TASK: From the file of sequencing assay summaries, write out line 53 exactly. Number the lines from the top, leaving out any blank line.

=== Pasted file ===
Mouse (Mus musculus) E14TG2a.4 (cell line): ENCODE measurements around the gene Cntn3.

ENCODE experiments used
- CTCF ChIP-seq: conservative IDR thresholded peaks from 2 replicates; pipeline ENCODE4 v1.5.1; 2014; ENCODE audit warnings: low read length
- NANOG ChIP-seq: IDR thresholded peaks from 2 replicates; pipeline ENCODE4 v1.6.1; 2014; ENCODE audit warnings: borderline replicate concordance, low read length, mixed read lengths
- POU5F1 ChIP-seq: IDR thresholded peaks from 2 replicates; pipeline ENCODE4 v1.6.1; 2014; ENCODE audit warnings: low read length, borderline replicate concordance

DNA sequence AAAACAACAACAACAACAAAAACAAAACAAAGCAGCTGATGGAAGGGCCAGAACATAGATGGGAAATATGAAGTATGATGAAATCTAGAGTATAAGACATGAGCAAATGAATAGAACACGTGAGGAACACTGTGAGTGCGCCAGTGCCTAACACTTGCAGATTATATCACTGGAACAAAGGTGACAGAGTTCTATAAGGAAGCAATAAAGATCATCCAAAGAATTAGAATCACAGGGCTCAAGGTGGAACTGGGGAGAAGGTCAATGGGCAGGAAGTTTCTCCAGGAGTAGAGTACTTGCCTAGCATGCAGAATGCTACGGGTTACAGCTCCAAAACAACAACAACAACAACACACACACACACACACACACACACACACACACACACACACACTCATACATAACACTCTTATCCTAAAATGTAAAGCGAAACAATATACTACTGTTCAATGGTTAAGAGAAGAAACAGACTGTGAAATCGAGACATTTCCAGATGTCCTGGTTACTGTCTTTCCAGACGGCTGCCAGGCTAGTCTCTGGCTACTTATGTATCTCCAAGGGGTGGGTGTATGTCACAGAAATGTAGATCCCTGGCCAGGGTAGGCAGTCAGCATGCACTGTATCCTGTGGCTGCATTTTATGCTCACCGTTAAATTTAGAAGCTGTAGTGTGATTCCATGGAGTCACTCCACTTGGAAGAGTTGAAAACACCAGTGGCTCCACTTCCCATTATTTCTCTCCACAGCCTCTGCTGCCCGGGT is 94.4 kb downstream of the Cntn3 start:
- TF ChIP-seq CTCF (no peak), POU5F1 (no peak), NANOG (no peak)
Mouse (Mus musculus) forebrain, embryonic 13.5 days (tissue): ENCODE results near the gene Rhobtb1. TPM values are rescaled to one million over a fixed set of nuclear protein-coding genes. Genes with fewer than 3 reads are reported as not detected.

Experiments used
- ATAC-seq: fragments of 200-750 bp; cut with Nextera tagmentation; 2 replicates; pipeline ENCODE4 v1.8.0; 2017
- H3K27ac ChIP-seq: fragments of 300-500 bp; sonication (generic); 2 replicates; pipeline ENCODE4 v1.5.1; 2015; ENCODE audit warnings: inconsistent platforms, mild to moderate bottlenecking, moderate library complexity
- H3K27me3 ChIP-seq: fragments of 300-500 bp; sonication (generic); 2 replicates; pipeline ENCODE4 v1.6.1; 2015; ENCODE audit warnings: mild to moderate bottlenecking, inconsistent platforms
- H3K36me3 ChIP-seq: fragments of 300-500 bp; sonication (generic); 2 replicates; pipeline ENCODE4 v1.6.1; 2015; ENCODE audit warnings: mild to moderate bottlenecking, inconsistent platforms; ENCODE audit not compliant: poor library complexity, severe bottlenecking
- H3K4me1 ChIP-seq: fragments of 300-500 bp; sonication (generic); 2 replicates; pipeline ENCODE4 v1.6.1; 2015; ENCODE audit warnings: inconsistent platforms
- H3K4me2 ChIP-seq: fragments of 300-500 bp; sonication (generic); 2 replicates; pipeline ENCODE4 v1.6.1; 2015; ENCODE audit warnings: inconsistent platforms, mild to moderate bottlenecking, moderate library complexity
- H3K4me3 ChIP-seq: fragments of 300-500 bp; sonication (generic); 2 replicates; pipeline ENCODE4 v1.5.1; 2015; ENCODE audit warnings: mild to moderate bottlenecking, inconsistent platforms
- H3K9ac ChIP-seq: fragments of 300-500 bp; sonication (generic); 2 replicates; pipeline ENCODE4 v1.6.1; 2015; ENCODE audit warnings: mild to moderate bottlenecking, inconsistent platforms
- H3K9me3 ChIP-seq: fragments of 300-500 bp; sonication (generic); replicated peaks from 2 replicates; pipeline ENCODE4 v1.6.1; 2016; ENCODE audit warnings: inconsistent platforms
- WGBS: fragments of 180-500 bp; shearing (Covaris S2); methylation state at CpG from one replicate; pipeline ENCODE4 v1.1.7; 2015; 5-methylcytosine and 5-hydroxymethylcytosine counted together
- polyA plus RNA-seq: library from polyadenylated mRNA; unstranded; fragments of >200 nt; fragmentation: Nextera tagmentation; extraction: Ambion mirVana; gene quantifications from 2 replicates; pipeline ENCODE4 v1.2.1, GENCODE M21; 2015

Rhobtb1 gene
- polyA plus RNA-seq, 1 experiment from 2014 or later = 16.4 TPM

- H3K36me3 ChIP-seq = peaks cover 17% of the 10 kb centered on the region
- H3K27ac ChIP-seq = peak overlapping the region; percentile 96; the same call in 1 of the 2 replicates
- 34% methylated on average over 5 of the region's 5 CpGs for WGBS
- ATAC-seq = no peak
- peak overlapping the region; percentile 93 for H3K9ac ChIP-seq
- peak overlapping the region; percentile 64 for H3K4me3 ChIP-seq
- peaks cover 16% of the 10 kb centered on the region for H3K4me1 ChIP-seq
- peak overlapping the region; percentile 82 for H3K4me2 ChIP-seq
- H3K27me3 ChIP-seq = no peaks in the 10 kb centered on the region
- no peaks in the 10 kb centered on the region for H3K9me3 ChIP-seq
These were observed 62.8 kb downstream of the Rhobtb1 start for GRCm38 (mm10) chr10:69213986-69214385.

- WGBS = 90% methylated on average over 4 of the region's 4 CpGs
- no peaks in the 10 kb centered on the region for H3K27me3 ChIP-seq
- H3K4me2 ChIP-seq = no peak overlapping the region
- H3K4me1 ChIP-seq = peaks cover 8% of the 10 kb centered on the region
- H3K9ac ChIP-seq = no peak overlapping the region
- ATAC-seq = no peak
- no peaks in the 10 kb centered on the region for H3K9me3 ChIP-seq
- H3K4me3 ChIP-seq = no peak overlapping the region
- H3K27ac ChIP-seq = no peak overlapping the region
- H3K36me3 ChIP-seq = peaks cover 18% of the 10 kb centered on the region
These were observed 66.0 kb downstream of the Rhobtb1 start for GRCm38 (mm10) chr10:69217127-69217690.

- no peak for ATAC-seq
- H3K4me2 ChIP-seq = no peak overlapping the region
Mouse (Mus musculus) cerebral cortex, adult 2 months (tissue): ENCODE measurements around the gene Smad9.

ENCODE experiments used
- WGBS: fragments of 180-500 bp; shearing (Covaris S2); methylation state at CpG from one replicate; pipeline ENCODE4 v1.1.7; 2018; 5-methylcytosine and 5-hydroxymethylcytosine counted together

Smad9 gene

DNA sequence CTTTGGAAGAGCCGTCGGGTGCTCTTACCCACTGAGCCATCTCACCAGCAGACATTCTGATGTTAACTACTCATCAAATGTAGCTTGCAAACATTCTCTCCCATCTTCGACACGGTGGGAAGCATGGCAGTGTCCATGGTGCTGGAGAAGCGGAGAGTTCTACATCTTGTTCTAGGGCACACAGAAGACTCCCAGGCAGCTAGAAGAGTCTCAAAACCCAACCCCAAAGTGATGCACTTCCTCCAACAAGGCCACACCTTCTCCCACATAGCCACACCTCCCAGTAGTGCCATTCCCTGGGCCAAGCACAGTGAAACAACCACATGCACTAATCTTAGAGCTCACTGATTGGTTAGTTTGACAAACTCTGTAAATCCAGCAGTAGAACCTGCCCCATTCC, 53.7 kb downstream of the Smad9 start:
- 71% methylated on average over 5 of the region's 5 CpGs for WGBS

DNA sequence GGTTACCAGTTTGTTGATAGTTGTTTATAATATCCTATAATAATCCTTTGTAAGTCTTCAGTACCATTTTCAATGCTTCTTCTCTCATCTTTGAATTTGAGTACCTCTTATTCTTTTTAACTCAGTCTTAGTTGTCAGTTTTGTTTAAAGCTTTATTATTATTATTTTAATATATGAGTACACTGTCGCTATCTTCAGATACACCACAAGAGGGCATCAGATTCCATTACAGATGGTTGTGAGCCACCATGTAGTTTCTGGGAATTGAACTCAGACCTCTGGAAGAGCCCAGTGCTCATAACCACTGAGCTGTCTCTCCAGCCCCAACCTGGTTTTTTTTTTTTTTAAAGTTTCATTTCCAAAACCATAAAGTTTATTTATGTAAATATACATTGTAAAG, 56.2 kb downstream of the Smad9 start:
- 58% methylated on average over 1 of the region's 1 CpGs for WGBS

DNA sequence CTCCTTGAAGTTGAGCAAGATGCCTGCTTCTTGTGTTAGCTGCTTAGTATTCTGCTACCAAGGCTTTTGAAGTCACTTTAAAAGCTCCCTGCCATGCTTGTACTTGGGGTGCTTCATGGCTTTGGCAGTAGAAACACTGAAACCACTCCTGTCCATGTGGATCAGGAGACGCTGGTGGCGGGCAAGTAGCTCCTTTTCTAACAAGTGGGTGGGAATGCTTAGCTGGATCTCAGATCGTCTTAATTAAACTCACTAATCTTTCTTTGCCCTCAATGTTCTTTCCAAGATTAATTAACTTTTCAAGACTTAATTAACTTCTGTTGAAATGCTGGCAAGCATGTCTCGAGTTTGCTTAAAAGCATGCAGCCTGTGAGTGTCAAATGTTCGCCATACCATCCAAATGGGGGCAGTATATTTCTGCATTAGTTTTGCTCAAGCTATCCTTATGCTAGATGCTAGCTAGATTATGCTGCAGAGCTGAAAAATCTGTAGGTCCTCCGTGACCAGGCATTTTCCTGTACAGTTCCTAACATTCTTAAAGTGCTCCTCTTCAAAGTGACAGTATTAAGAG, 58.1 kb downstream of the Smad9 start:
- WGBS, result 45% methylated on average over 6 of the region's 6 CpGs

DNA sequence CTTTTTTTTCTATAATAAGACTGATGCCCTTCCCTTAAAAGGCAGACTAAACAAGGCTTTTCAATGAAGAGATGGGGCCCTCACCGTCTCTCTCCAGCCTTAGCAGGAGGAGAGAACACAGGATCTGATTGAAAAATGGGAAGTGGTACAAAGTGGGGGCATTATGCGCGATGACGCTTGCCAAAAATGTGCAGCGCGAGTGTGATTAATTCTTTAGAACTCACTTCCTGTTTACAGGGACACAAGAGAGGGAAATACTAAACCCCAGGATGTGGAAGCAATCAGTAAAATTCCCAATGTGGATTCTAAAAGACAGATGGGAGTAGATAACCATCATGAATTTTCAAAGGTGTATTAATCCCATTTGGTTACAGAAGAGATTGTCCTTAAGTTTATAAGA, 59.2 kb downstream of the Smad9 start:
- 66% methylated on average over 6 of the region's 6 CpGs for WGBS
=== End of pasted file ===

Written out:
DNA sequence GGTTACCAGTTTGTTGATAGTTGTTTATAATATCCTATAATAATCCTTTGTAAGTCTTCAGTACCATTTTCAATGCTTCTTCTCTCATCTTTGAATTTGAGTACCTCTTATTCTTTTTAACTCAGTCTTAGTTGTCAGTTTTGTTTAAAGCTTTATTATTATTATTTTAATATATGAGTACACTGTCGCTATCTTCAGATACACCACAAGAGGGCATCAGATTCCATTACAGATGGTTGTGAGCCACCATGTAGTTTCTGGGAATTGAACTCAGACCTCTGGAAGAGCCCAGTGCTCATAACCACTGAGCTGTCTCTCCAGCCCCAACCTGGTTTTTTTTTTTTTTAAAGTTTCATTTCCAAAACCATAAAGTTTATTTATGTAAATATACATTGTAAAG, 56.2 kb downstream of the Smad9 start: